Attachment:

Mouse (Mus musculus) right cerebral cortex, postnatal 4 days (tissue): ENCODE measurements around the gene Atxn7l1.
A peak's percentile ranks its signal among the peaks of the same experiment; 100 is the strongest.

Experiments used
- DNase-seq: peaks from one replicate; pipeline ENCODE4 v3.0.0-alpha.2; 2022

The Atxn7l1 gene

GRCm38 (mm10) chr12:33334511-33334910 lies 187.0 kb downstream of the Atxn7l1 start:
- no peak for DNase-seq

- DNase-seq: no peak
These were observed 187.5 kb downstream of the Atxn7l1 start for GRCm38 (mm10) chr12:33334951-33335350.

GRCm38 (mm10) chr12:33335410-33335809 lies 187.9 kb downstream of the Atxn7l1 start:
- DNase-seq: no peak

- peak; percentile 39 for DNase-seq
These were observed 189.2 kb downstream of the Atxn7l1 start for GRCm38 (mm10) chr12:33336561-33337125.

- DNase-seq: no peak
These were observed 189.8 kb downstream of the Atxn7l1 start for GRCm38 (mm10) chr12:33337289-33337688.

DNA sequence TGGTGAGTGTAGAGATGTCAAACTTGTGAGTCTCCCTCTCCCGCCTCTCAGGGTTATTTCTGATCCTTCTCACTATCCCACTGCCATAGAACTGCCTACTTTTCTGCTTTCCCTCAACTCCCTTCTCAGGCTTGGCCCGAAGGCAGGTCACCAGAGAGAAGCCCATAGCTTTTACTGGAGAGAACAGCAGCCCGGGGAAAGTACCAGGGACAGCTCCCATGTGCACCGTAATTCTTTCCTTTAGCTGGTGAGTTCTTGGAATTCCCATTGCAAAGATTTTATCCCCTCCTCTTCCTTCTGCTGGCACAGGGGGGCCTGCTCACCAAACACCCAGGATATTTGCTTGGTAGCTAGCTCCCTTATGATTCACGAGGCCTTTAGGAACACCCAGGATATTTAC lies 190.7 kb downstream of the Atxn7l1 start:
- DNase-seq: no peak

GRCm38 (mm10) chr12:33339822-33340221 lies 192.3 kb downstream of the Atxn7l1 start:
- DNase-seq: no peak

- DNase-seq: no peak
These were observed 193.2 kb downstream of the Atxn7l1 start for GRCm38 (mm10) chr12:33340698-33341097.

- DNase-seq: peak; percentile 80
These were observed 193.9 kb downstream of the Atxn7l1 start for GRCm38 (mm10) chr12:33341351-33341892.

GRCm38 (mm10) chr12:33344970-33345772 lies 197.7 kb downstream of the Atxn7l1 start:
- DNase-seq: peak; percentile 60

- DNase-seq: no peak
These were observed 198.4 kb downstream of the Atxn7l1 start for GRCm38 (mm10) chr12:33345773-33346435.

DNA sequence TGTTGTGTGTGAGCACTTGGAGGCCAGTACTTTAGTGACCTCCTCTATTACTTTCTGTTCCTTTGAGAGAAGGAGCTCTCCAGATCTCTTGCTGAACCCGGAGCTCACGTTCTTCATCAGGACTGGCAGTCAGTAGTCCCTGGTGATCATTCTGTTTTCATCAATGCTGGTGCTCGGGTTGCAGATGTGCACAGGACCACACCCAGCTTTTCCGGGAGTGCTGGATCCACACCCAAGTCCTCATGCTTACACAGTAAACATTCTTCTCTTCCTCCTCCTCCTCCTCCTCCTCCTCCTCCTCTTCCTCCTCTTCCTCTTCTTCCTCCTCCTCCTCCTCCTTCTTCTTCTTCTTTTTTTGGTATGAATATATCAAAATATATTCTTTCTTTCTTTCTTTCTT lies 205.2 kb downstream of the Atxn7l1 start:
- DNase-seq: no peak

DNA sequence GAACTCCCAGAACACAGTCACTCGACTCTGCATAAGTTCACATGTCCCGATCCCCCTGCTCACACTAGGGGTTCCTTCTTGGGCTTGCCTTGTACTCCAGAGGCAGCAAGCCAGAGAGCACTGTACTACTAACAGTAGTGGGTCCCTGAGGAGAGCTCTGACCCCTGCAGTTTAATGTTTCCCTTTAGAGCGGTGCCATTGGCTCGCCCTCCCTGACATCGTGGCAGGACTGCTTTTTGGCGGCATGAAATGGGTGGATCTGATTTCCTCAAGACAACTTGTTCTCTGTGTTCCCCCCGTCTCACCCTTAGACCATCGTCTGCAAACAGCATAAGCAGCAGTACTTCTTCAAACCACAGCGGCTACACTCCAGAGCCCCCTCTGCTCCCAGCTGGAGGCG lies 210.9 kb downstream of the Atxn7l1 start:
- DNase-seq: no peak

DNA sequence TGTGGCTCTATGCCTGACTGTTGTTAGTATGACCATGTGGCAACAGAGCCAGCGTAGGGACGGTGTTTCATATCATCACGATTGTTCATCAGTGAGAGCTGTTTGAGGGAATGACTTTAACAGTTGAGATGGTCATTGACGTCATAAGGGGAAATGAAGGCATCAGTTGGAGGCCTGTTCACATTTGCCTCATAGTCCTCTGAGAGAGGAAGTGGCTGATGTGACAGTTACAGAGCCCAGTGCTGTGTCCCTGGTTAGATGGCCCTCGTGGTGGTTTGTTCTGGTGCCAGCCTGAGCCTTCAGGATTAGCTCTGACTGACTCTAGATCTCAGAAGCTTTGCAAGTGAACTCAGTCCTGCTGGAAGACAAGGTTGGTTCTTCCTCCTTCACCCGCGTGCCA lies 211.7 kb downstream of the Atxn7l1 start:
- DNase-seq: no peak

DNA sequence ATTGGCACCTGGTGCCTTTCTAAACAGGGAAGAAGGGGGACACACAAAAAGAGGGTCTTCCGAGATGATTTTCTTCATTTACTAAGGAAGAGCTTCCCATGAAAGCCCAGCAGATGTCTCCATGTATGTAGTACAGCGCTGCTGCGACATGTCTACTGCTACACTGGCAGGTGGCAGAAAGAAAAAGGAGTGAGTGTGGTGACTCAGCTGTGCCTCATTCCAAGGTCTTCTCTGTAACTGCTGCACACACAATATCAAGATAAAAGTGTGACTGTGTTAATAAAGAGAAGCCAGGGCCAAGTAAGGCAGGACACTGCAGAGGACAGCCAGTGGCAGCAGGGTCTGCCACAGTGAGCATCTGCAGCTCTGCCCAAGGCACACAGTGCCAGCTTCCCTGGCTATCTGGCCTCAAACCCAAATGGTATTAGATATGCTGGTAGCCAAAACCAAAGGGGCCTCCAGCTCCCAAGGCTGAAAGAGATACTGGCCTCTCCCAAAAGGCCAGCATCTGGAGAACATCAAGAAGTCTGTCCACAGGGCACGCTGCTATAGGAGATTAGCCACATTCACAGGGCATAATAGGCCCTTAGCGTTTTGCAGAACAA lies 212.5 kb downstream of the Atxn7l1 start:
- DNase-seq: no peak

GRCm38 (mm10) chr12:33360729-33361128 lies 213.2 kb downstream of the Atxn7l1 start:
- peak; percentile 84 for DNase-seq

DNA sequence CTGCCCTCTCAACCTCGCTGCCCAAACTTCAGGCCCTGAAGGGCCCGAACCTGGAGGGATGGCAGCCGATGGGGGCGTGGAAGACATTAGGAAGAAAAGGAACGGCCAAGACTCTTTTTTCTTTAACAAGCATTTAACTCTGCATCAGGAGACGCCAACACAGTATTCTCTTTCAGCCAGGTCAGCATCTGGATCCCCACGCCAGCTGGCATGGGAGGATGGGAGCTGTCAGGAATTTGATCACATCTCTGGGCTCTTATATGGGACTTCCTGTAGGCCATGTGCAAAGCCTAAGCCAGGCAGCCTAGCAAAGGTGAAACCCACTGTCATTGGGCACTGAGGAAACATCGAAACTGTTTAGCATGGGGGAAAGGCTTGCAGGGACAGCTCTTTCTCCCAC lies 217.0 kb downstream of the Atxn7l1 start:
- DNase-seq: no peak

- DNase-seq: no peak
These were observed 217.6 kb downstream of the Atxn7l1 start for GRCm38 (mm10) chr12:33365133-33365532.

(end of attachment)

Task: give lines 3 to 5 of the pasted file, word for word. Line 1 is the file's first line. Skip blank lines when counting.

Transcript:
Experiments used
- DNase-seq: peaks from one replicate; pipeline ENCODE4 v3.0.0-alpha.2; 2022

The Atxn7l1 gene